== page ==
GIAA launches public relations blitz
'Project Airport Now' seeks to inform despite tensions with landowners
By Steve Limtiaco
Pacific Daily News
The island's airport is in the middle of a $95,000 public relations effort, including broadcast and print advertisements, brochures, and a press conference, to "elicit public support and participation" for airport issues, projects and activities that affect the community.
It's called "Project Airport Now," and the airport's board members approved its budget more than a year ago, according to the board's minutes.
The A.B. Won Pat Guam International Airport Authority has been distributing information about ongoing and planned capital improvement projects at Tiyan, and last week issued a report crediting the airport with contributing $1.7 billion to the island's economy last year.
It's no coincidence that the airport's message about its positive contribution to the island is being sent just as ground is being broken for the commercial development of former ancestral land at Tiyan -- land coveted by families who have been returned only a fraction of what was condemned by the federal government five decades ago.
"It's a proactive approach to tell the people of Guam, including the subsequent claimants of those (Tiyan) properties, that these are the ABC's and XYZ's of what we are doing right now," said airport Executive Director Jess Torres. "Development of the Tiyan Industrial Park is part and parcel to our development. It just happens to be on the first part of the old enlisted (housing) area."
The government of Guam's policy is to return, through the Ancestral Lands Commission, excess federal land to the families who owned it before it was condemned. In the case of the former military housing area at Tiyan, which is adjacent to the airport runway, only the strip of land between the road and cliffline was returned. Most of the land once owned by the families is on the other side of the street and was deeded by federal officials specifically to the airport for its use.
The airport erected a multimillion-dollar fence in June to separate its property, and last week Triple B Forwarders broke ground on a $2.5 million shipping facility on the land. The airport expects to collect $1.6 million in lease payments from Triple B over 10 years.
Torres said the airport's goal is to do, "What is best for our island. What is best for our people, instead of just a select few."
He said if the commercial projects envisioned at the Tiyan Industrial Park materialize, the children of the ancestral owners, "very likely would end up working for these companies."
"I'm against building more stuff. There's no jungle anymore. What's Guam without jungle?" said 27-year-old John Leon Guerrero, who lives with his cousin in one of the former military houses returned to its ancestral owners.
Asked what should happen to the fenced-in land across the street, Leon Guerrero said, "It should go back to the people who own it... Jobs are good, but where's Guam gonna go? It's gonna be one big industrial park."
Torres said, "We've taken a position that we don't have any excess lands to return to anybody." He said the former military property was not deeded to the government of Guam as a whole, but to the airport as a specific entity, and only for its use to benefit the public.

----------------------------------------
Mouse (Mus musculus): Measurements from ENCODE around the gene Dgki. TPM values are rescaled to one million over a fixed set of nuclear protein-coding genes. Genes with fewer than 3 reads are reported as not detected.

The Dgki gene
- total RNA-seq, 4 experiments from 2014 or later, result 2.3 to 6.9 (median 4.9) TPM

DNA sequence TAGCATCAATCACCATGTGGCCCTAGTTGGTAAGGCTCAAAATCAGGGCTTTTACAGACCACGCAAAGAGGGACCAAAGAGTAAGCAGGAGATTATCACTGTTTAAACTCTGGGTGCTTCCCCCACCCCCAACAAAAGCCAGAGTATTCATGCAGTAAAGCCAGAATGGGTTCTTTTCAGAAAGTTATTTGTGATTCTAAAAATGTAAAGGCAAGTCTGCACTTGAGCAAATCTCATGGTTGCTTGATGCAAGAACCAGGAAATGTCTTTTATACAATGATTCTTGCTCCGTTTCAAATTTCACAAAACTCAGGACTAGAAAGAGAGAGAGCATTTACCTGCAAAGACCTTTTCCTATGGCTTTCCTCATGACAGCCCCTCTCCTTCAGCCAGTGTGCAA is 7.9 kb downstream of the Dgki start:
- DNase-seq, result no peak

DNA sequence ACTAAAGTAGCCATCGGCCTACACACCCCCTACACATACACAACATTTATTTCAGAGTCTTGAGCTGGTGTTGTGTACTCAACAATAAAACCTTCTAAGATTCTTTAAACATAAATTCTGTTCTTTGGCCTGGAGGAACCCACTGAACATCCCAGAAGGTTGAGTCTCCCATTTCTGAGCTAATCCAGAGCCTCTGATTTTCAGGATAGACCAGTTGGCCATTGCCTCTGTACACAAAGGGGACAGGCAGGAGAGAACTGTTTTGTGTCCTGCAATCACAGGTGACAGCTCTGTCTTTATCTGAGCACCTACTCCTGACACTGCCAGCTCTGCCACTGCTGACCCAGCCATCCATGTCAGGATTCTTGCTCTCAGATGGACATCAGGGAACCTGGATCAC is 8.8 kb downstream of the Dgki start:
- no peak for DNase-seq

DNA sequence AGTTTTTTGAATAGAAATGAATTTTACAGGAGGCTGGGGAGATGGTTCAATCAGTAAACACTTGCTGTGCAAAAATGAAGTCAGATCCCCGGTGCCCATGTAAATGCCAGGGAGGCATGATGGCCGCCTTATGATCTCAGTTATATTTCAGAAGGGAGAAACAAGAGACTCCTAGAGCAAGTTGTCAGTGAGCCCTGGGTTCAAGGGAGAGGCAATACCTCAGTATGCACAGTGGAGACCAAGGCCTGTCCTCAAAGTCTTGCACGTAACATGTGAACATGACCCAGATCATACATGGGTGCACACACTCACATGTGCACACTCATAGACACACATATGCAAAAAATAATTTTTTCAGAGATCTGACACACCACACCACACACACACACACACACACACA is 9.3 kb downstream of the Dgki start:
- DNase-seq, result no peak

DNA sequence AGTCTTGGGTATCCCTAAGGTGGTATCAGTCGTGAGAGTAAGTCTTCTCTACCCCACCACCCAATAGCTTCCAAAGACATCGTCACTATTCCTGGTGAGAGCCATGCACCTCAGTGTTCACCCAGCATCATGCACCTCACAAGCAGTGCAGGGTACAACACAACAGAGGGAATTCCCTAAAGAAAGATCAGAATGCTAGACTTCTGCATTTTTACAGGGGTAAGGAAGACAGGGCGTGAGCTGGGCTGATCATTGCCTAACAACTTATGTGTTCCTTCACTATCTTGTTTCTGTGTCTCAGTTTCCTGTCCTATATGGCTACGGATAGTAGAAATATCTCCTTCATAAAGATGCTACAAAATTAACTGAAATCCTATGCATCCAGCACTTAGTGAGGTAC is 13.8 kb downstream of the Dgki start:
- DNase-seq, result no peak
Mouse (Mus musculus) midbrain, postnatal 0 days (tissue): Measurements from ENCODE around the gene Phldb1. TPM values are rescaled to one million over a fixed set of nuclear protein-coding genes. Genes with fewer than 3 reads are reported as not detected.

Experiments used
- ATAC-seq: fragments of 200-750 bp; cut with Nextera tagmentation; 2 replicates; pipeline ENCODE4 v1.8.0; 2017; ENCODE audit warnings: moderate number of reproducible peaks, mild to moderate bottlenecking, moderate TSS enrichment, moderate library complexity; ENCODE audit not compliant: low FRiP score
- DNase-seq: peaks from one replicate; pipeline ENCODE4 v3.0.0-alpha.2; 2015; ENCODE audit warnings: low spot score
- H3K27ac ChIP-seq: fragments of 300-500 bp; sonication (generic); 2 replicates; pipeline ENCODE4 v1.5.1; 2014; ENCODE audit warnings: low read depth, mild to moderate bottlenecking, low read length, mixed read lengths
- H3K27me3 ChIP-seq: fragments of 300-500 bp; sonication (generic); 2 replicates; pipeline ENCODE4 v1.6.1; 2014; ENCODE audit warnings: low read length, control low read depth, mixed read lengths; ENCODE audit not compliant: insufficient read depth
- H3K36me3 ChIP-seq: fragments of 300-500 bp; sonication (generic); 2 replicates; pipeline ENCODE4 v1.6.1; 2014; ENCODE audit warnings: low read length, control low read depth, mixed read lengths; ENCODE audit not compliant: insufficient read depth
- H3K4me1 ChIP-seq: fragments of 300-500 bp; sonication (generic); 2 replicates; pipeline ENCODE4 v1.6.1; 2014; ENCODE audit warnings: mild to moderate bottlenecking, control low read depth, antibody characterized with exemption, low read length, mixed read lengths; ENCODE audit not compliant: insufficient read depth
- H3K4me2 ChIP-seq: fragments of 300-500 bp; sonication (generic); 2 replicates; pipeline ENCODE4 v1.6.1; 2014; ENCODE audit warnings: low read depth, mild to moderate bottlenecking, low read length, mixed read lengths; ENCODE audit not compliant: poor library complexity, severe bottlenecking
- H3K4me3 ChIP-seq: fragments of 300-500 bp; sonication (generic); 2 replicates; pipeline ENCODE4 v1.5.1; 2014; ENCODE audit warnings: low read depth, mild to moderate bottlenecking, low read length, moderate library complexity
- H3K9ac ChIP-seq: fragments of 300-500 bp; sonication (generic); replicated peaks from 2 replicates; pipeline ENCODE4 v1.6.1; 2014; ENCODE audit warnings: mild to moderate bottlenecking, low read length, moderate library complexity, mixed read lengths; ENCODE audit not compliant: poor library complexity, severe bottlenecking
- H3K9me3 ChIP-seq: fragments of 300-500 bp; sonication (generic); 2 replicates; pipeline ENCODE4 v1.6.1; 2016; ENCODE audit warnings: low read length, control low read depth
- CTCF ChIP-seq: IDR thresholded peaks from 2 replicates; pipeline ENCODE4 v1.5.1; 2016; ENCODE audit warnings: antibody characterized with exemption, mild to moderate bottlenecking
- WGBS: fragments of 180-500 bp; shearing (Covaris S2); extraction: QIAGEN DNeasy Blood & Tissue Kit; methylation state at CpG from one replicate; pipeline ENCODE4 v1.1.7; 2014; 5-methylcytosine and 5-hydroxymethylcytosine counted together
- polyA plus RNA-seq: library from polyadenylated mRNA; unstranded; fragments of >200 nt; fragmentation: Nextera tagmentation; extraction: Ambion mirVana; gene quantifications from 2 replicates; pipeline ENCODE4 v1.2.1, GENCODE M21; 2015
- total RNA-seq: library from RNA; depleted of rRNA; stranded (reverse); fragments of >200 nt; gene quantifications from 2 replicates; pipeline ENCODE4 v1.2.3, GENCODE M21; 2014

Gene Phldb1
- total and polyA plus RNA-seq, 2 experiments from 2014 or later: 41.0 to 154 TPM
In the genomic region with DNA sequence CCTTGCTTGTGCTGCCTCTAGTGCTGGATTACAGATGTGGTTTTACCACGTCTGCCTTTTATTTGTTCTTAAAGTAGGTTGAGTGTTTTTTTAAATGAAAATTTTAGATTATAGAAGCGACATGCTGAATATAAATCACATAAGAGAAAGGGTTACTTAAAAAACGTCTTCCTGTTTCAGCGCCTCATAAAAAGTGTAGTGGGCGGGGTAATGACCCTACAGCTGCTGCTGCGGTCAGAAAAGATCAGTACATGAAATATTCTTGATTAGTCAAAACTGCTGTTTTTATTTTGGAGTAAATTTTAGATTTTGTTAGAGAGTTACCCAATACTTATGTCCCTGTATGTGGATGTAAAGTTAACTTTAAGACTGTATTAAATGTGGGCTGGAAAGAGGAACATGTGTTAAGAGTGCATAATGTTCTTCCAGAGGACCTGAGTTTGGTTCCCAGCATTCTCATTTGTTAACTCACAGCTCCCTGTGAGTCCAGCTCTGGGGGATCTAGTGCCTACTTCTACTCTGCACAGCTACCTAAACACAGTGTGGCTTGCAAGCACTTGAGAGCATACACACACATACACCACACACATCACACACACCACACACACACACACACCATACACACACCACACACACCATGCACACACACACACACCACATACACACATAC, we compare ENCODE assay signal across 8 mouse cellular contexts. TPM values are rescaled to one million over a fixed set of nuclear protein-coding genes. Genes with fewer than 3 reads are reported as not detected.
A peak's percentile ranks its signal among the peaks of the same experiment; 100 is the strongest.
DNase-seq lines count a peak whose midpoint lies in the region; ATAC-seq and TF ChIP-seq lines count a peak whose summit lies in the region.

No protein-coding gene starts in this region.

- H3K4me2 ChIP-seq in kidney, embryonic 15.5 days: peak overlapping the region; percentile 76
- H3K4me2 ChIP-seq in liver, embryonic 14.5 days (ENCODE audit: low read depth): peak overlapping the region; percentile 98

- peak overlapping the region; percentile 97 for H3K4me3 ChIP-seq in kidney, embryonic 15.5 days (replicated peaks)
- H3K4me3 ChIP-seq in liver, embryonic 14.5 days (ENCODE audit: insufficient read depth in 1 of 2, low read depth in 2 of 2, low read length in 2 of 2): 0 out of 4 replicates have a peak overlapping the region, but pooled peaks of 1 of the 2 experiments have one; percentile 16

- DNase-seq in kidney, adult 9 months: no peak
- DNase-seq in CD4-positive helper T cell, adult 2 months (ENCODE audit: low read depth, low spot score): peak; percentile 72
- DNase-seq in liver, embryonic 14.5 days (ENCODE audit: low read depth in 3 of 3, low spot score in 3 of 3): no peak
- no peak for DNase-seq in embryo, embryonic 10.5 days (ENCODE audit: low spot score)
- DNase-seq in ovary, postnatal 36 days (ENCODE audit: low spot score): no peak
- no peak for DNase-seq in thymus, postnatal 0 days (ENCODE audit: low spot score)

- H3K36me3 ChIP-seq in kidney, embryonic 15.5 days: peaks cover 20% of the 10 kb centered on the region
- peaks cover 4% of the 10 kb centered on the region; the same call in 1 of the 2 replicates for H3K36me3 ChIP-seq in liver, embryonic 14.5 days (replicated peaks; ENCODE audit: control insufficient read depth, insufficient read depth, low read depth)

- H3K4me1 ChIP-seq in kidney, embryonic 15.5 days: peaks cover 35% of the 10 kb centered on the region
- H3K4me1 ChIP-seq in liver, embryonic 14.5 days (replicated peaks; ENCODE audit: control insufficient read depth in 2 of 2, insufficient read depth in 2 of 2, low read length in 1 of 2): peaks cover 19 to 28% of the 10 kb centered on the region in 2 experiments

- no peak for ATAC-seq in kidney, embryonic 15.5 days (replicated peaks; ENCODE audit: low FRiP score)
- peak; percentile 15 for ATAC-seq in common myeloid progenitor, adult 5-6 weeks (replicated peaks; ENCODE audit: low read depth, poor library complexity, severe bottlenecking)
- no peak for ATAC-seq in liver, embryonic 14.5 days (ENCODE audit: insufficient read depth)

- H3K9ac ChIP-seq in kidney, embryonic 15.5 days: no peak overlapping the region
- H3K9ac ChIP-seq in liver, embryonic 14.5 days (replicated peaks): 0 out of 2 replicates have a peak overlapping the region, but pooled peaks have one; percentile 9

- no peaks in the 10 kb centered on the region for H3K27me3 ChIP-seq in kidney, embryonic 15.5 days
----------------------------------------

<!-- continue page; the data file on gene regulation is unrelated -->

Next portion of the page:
"I don't think it's fair. Why give partial (to the families), and claim the other side (of the road) to be theirs, when actually the whole lot belongs to my family," said 38-year-old Monica DeVera, who has lived in the former military housing along the cliffline for about 2 years.
Her family's ancestral lot is 91,000 square meters large -- most of it in the hands of the airport.
The approximate value of her family's entire ancestral property, including the majority portion held by the airport, is about $4.9 million, based on comparable property values in the area.
"Give it back to the landowners," she said about the land the airport has fenced in. "If not, then compensate them for it."
The airport stands to receive millions of dollars through the lease of the property, but Torres said the airport's bond agreements, as well as the deed to the property, prohibit the airport from using that money as compensation to the families.
"What more do they need to expand? For what?" DeVera asked. "It's not gonna benefit me. It's just going to cause more headaches."
The airport terminal itself has about three times more passenger capacity than Guam currently needs, but airport officials said the development of the industrial park is intended to diversify the airport, beyond serving passengers. The revenue that's generated from the property will help the airport make its bond payments and will pay for any needed increases in airport operations, they said.
"The benefit would be that Guam would continue to be in a position to grow the economy," said airport board Chairman Frank Blas. "If we don't have these warehouses, these people who are transporting cargo from one place to another -- they'll probably go to another airport."
Blas said if Guam were to isolate itself, then the airport probably wouldn't need any further development.
"But we can't help but be part of this growing global economy," he said. "If you don't do what the airlines require, you're going to be left behind."
Sen. Jesse Lujan, R-Tamuning, chairman of the legislative aviation committee, said he supports continued development of the airport-held property.
"If we can become a cargo hub ... that's a great thing," he said. "It creates jobs, they become taxpayers, and there's more economic activity."